Lawyers are often required to obtain clients' or third party witnesses' affidavits and use them in t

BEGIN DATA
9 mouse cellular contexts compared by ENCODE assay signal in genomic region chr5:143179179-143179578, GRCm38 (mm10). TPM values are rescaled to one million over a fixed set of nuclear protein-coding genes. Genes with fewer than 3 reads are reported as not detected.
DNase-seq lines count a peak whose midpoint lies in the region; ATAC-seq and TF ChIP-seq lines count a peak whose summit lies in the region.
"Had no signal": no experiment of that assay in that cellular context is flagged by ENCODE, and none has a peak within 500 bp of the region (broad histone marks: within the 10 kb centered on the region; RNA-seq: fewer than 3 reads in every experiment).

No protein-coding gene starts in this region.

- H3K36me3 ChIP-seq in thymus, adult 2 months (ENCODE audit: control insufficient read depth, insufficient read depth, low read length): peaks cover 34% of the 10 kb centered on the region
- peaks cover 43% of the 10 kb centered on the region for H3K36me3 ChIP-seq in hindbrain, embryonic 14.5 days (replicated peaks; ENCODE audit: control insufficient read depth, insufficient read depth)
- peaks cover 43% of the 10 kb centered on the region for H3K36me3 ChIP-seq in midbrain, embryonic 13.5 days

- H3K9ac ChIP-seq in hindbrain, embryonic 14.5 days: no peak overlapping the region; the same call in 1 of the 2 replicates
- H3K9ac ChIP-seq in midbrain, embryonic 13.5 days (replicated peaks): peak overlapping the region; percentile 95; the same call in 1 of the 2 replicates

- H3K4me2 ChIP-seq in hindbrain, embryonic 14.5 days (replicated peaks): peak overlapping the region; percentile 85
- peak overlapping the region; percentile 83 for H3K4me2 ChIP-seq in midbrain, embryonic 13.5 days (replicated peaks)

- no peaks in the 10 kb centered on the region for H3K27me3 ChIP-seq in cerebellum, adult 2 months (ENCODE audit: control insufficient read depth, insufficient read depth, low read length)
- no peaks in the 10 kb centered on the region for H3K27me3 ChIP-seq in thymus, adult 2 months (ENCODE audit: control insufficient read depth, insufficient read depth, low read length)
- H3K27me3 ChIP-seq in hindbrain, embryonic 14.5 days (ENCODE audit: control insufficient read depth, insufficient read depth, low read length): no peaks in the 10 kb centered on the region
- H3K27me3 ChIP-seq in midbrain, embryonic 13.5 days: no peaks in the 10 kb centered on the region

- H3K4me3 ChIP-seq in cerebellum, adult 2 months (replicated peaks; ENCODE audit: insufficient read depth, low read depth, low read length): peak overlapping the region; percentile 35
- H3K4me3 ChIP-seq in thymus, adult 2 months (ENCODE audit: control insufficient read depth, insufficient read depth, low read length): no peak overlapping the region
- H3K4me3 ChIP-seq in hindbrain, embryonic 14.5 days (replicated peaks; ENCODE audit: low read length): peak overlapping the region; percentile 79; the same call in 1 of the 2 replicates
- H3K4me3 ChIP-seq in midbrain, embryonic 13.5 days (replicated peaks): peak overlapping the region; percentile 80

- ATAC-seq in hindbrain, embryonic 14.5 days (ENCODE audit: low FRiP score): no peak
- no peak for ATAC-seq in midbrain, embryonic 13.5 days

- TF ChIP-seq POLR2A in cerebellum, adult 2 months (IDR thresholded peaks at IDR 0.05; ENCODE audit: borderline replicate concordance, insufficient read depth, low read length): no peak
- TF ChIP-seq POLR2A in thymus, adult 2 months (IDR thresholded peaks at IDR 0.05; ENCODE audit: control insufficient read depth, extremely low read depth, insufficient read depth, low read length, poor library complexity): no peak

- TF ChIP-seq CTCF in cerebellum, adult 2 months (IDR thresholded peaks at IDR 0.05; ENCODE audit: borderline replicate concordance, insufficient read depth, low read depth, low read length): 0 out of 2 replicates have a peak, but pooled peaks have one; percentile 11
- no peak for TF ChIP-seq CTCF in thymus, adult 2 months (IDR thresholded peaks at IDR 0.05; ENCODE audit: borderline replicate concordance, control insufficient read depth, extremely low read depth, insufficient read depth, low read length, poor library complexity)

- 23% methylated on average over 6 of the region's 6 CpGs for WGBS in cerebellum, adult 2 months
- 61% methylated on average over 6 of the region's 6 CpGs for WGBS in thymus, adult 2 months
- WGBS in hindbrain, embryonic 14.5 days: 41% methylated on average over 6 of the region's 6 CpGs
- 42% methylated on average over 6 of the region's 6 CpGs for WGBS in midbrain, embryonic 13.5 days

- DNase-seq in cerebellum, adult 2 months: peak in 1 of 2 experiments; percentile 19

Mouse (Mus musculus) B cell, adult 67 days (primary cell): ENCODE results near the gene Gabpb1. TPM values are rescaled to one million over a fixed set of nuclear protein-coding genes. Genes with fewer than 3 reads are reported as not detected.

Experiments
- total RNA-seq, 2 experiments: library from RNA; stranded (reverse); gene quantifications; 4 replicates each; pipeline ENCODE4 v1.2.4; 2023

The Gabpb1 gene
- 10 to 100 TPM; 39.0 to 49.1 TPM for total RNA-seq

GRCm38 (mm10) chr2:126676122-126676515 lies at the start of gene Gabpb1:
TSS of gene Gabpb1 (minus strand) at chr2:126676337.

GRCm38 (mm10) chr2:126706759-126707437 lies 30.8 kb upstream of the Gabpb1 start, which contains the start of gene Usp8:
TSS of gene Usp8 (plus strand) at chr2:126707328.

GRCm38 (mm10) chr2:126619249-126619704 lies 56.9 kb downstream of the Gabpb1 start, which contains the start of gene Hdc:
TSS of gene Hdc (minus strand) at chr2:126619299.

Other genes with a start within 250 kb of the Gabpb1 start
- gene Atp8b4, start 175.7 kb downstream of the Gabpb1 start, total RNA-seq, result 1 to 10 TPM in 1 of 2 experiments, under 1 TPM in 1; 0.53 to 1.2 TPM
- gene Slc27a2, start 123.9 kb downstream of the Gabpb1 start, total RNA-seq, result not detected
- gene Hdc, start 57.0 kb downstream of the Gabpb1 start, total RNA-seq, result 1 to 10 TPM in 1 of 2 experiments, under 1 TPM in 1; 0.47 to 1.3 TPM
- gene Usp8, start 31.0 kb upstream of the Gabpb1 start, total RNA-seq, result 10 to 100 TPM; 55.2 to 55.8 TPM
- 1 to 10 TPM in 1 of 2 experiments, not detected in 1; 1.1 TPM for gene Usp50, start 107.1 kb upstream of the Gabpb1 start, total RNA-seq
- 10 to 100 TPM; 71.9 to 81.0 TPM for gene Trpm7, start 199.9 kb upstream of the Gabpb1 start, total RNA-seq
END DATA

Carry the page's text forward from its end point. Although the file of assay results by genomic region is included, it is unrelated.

Lawyers are often required to obtain clients' or third party witnesses' affidavits and use them in transactions or in court proceedings. For any number of reasons, convenience and urgency being two common ones, lawyers sometimes give into the temptation of having actual or purported signatures notarized without following the requirements of the applicable Notary Act. Lawyers should be careful not to take shortcuts, even for the best of reasons, because taking shortcuts that do not comply with statutory requirements can lead to disciplinary action against the lawyer, and if someone is damaged because of the lawyer's actions, possible civil claims. Some statutes also carry criminal penalties. For example, an attorney was disciplined for conduct that included signing a general release as a witness and causing the signature of the personal representative to be notarized on the release, knowing that neither he nor the notary had been present when the personal representative signed the document. In re Kurpiers, 2015 PR 122, M.R.27861 (Illinois Supreme Court, March 22, 2016). An attorney was disciplined, in part, for using documents to which he affixed a stamped signature of a client and had a member of his staff notarize the signatures. In re Baylor, 90 SH 301 (Illinois ARDC Review Board, September 11, 1992) Improperly affixing signatures when a notary is not required can also result in discipline. An attorney was in the two states in which he was licensed for signing a release and settlement attesting that he had been present when his clients signed the document, despite the fact that he was not present when the release was purportedly executed by his clients. One of his clients, after informing the attorney that he did not want any part of the lawsuit, did not actually sign his name on the release or settlement check. In re Porzenski, 07 RC 1509 , M.R. 21810 (Illinois Supreme Court, September 18, 2007). An attorney was disciplined in two states for misrepresenting that a member of his staff had witnessed the signature of his client on several deeds. The client signed the documents, but not in the presence of the attorney’s secretary, who signed each of four deeds as a second witness to the signatures at the lawyer's direction. In re Lamont, 00 RC 1512, M.R. 16782 (Illinois Supreme Court, September 22, 2000). These are just some of the many examples of attorneys who have been disciplined for similar conduct.